2021-02-17 Ash Wednesday
Grace, mercy and peace be to you from God our Father and our Lord and Savior Jesus Christ. Amen.
The three legged stool. If you grew up milking cows you remember these! If you didn’t, you might have run across them in a work shop or in an Irish pub around the bar. They are truly the chair for the worker. There is no back on which to recline. No armrests to lean on. Just a simple “luxury” helping someone get off their feet but still with a working purpose. Three legged stools were designed for production and work. They were stable. You can’t imagine milking a cow or doing shop work while trying to concentrate sitting on a chair with two legs or one leg. That would be crazy! Instead, the three legs working together give a person stability and a rock solid foundation for getting the job done.
Lent is very much like this three legged stool. Jesus lays this out for us in our traditional Bible reading for Ash Wednesday. He says “when you give to the needy,” (6:2) “when you pray,” (6:5) and “when you fast” (6:16). He lays out the very foundation for our Lenten journey. Three legs that make for a solid base on which to build. Three legs that make for a solid basis for our Lenten journey to the cross. Almsgiving. Prayer. Fasting. They are like faith, hope and love or Father, Son and Holy Spirit - a classical ‘trinity’ of greatness that leads to success.
But why these three things? Why does Jesus hone in on these three aspects of spiritual growth for the season of Lent? Well, it’s because these three legs hold up repentance. If we are to ever get to the heart of the spirit of Lent, it’s all about repenting of our sins, doing that 180º turn away from sin and returning to the Lord our God. He is gracious and merciful, slow to anger and abounding in steadfast love. If we are to embrace God, we must do so in repentance. We confess that we certainly are poor, miserable sinners. That we have sinned against God by accident and even on purpose. We do not deserve His grace, love or mercy. And yet, God still loves us. He has shown this so clearly in sending Jesus to shed His blood for us on that old rugged cross. And now, He says pick up our own cross and follow Him. Repent of our sins. Turn away from evil and embrace the goodness of Christ our Lord.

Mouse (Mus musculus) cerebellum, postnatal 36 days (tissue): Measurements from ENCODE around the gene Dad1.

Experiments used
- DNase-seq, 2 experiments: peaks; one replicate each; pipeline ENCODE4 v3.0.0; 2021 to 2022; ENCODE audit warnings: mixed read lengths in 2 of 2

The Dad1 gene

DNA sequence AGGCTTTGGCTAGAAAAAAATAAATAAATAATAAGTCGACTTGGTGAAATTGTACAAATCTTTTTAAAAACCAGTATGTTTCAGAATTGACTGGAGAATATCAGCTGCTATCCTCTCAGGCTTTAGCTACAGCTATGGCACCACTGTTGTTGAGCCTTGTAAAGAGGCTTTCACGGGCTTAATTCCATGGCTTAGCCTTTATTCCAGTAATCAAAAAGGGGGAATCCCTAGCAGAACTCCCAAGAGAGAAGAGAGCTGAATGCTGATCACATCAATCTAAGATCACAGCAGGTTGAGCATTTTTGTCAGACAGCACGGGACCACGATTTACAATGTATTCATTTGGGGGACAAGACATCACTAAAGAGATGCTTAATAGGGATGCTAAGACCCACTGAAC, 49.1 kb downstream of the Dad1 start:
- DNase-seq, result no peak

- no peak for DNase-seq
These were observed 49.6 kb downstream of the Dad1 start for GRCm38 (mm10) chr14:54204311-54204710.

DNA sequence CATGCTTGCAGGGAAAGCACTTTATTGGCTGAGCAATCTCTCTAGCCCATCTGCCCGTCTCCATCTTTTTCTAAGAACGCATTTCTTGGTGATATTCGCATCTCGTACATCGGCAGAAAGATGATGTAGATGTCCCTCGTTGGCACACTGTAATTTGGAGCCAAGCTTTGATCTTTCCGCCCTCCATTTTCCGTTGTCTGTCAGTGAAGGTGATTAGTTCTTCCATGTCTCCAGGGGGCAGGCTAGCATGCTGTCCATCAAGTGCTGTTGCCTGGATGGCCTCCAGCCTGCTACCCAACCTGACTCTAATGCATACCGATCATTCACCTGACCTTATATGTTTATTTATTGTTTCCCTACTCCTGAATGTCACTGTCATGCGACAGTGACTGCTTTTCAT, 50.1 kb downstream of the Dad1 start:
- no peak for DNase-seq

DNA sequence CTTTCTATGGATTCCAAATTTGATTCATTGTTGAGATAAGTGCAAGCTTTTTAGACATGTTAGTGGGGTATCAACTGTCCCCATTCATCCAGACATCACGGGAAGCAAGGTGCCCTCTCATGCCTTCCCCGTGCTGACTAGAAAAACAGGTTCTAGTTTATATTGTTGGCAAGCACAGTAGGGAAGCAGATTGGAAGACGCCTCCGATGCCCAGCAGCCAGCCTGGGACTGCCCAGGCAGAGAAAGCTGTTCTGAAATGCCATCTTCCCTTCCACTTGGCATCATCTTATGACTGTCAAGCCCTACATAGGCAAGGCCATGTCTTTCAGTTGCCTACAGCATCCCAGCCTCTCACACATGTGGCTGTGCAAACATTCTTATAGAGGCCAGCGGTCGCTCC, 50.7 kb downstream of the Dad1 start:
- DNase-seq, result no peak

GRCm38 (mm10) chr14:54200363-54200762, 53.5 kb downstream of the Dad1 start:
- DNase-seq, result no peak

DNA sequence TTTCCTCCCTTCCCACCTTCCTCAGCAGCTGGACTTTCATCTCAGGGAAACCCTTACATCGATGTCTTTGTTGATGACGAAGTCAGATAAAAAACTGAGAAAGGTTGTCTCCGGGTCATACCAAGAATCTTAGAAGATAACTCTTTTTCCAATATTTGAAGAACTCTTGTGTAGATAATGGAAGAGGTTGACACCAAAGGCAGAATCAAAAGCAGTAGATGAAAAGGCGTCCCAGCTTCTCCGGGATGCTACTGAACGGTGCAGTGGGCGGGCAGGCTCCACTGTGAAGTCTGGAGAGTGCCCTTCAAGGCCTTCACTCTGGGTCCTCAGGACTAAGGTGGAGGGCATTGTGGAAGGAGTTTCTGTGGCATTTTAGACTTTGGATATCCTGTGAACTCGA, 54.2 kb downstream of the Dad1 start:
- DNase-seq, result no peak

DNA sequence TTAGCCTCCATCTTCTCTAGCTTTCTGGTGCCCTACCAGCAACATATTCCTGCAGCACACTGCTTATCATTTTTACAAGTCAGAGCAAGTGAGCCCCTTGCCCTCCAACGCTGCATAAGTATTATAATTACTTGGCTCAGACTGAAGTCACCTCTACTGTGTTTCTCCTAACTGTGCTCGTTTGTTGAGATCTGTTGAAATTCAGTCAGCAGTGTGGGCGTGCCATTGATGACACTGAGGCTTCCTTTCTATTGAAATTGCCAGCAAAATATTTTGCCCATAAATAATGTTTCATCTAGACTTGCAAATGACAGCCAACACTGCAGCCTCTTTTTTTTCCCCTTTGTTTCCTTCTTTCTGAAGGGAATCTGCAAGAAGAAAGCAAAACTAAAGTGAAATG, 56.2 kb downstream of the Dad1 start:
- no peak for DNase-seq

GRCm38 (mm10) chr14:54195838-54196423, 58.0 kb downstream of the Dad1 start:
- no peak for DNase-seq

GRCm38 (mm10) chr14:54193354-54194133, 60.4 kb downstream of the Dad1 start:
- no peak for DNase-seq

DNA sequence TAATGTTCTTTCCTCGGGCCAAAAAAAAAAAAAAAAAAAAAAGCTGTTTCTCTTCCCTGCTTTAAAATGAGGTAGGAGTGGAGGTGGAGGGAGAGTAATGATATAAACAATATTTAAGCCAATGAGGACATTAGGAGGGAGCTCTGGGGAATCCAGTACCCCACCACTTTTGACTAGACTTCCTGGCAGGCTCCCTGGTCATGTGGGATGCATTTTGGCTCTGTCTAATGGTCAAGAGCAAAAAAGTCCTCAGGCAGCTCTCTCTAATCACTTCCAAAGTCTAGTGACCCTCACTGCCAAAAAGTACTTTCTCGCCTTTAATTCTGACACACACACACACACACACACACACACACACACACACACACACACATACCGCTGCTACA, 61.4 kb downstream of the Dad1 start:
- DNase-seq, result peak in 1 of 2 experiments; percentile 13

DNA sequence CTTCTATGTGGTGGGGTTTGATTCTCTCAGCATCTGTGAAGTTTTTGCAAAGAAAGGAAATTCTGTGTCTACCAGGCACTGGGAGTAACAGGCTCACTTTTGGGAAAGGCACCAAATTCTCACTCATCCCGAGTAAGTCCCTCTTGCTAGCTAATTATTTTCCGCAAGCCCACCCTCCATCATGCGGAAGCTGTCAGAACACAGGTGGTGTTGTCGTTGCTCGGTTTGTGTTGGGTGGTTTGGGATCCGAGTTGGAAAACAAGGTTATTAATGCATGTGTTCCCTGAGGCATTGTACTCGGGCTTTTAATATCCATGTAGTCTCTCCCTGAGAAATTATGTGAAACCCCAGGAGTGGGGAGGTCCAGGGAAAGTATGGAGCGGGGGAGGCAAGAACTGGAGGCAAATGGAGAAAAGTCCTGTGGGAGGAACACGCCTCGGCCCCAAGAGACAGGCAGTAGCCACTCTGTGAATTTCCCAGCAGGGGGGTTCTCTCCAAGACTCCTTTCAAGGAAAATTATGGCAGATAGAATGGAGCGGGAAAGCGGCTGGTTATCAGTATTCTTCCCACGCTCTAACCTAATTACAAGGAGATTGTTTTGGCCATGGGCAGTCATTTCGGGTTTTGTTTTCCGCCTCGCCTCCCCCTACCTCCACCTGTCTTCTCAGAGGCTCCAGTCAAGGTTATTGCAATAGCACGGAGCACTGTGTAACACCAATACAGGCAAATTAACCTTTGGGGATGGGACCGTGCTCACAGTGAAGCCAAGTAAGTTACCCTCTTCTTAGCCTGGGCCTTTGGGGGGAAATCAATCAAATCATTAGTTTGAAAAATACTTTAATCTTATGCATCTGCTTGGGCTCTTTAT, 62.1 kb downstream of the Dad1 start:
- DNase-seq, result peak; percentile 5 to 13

But how do we do this, practically speaking? How do we repent? How do we turn? Well, it’s like that old three legged milking stool. We have almsgiving, prayer and fasting to hold up the effort and get the job done. Each one of these Lenten disciplines becomes a remedy to our sinful nature. Each one targets a specific part of our nature and our sinful passions and seeks to squash them. Like a tree pruner or vine dresser selectively makes his cuts to get rid of dead wood that doesn’t produce, these 3 lenten disciplines likewise get rid of that which burden us and instead makes us healthier and more productive in a spirit of repentance.
“When you give to the needy” (6:2) Jesus says. A more literal translation would be “when you do mercy” or “when you give alms.” Notice that none of these disciplines start out “if you give” or “if you pray” or “if you fast”. No our Lord assumes His followers will be doing these things. And so He says “when.” When you give. Almsgiving is the first leg of the Lenten stool because by nature we are stingy and self-centered. What is the remedy to stinginess? Giving. And we see our Lord model this for us so plainly as He willingly gives everything for us, even His very life on the cross. He dies that we may live. He gives everything so that we may have life and have life abundantly. Because Jesus has done this, the Christian’s response is one of giving – all the time but especially in Lent. We think to His teaching on the widow’s might. She places into the offering her two small copper coins and Jesus says “Truly I tell you, this poor widow put in more than all of them for they all from their surplus gave, but she from her poverty put in all she had to live on” (LK 21:4).